- I need to be at the hotel at least an hour advance to make sure all the rooms, details, etc. are handled and make adjustments, if any. I didn't get this as the director didn't call me until they were already on the road a while.
- Rosen Center said the busses could unload at the front. They moved them to the far end of the building, a long hike from elevators. (see #2)
- Rosen Center put the boys in odd numbered rooms, girls in even. This means that they were across the hall from each other. You put high school boys at one end of the hall, the girls at the other! (see #2)
- My request for a 6 am wakeup call never came to fruition. They lost ten minutes of morning time.
- Our pre-arranged 6:30 breakfast buffet wasn't ready until 6:45.
- Leaving the hotel at 7 was delayed by fifteen minutes. (see #6)
- Competition location was 1/2 hour away. We were going to be late! The bus driver wanted "no toll roads" and so we had to take the long route. When we got to the turn, I said to the driver, "Turn right immediately after Home Depot." She didn't turn. "You missed the turn, take the next road." She missed that turn too. We had to go down the road, turn around, make a u-turn on the highway (2 big busses!), and try again. We were late, but their performances were amazing! The director was a retired Army band director, wow.
- I looked forward to seeing Aretha Franklin for the first time. Her performance was immediately after Universal Studios closed, which was when I had to take the senior class to see Blue Man. Nobody was there to stamp my hand for re-entry, so I was out of luck. Instead, I went into Blue Man with my group, enjoyed the show for the hundredth time. It was great as usual, but still...Aretha! *sigh* Toward the end of Blue Man, a call came in that sat my director straight up, and he rushed out of the theater. One of the freshmen boys was caught shoplifting in City Walk! Director finished watching the show and then we handled the delimma at hand afterwards.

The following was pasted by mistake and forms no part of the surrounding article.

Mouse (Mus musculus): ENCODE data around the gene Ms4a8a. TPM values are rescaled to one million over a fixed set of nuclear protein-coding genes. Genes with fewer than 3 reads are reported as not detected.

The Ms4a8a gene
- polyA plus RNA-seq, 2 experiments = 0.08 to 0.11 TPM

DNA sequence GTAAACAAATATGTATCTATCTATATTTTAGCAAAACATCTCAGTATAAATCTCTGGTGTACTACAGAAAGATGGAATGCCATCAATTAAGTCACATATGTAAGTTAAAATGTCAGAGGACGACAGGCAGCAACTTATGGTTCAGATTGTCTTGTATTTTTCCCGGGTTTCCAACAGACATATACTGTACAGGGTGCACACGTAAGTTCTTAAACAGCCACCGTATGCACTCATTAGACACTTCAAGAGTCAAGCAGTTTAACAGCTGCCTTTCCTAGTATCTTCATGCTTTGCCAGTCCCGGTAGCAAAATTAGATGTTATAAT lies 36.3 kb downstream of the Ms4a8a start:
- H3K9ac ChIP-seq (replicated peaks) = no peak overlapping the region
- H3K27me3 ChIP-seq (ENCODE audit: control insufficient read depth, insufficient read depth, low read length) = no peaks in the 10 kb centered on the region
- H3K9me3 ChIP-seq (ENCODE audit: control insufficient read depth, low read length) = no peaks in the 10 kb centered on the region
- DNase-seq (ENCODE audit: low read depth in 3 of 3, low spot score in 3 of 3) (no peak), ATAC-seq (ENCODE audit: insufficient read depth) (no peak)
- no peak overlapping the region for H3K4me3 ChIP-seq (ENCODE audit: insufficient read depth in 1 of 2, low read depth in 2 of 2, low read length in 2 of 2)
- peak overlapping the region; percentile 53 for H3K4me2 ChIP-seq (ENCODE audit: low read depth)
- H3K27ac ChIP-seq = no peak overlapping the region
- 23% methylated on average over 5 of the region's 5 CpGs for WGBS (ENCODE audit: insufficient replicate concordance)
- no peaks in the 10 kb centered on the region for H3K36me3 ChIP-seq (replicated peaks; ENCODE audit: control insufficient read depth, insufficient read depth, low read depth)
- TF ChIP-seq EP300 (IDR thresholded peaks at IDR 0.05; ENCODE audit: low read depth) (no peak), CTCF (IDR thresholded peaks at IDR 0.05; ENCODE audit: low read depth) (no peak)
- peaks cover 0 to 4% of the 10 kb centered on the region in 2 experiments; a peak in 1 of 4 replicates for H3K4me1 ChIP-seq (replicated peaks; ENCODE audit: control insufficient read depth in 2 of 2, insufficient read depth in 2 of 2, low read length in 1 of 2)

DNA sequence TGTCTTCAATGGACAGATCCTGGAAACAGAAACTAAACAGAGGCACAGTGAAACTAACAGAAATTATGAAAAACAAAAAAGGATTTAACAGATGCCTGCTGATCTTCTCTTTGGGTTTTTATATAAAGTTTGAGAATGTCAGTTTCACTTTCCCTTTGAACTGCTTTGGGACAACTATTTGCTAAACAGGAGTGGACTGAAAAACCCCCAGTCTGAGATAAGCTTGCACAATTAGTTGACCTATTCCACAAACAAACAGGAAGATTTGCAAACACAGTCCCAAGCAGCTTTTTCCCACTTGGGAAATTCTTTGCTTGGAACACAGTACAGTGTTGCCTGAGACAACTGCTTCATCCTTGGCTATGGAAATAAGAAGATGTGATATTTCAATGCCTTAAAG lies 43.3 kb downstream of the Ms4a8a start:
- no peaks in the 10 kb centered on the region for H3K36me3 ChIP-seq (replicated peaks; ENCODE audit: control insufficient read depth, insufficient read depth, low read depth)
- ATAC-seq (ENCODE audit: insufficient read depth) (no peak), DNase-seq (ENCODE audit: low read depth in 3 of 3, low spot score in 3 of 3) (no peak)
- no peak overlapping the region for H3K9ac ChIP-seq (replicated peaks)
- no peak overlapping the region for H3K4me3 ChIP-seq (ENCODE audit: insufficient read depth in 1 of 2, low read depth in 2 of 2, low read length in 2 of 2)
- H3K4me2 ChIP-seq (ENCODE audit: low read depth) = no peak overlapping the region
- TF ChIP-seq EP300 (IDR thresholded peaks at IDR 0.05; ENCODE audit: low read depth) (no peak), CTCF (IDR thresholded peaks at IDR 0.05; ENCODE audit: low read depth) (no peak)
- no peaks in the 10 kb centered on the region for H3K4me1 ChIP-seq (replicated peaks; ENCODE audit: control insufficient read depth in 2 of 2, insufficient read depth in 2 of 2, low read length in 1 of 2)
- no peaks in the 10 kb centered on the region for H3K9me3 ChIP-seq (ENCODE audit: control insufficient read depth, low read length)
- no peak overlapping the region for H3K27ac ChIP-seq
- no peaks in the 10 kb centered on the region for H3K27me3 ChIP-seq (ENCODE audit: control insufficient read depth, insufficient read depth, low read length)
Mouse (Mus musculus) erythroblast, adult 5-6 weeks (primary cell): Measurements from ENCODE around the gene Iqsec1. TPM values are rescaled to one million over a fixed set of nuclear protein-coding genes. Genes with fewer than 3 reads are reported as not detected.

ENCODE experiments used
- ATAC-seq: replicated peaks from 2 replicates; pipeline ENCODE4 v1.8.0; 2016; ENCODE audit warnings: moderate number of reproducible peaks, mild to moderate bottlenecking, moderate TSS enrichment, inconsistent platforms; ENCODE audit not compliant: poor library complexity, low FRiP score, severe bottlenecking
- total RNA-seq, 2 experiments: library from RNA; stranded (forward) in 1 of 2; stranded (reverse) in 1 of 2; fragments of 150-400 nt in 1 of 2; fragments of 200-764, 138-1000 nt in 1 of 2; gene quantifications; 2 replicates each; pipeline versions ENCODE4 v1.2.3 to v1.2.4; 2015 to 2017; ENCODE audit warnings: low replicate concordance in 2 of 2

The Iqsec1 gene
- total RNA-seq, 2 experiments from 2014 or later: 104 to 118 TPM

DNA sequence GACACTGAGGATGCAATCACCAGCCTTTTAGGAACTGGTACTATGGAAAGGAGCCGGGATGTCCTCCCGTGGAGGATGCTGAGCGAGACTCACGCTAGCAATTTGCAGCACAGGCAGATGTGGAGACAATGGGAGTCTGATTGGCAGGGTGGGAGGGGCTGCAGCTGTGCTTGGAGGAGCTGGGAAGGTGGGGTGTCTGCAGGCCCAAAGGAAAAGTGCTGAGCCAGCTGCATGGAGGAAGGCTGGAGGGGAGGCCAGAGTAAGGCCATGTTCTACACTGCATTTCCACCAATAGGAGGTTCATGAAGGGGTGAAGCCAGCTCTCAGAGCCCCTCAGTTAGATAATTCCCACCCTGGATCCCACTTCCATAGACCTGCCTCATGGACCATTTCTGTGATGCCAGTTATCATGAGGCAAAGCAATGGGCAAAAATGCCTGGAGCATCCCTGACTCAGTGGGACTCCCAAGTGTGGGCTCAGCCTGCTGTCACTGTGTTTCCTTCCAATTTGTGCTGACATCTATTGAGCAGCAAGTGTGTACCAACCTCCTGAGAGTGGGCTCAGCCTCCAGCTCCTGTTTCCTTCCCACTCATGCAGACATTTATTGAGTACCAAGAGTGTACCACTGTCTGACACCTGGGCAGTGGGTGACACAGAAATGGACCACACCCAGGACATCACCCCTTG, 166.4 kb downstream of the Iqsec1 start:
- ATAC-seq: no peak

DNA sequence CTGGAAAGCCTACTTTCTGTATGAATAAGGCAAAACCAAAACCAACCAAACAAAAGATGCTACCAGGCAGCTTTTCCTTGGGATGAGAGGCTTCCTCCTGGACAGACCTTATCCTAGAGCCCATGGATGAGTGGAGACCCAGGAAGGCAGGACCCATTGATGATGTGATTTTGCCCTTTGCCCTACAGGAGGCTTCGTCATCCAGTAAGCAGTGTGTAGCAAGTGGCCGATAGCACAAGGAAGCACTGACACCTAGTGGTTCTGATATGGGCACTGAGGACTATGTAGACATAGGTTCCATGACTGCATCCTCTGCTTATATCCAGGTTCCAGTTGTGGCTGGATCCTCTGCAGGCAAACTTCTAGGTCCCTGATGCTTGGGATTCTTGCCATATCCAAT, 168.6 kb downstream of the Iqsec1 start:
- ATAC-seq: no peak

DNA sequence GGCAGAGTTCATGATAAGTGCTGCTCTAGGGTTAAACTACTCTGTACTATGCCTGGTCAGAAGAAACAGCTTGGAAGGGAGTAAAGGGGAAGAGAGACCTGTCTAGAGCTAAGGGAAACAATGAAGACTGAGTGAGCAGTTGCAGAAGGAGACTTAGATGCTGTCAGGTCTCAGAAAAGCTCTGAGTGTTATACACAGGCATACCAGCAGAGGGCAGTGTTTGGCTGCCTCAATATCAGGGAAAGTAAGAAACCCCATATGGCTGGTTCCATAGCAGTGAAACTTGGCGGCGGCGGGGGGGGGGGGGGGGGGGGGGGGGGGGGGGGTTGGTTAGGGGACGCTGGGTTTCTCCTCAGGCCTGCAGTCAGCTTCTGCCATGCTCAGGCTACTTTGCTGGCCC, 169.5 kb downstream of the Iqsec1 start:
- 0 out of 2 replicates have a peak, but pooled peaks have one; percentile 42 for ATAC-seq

- Students spend the day at Universal's Islands of Adventure, sans the boy that got in trouble, as he is banned from the park for a year. A chaperone had to stay at the hotel with him all day. I met them after a great day and rode over to see Arabian Nights dinner show with them. We were sent in for a group photo, then sent into a holding area and told to wait there. Ten minutes later, nobody came to seat us. I asked at just before showtime and our forgotten group were seated quickly as the lights went down.
- My alarm clock was set for 5:30 am., but on the last morning of my group, it failed to buzz! (Clock has since been replaced!) My planned 7 am arrival (coincides with their wakeup call) was delayed by a half hour. It's a good thing I'm naturally an early riser.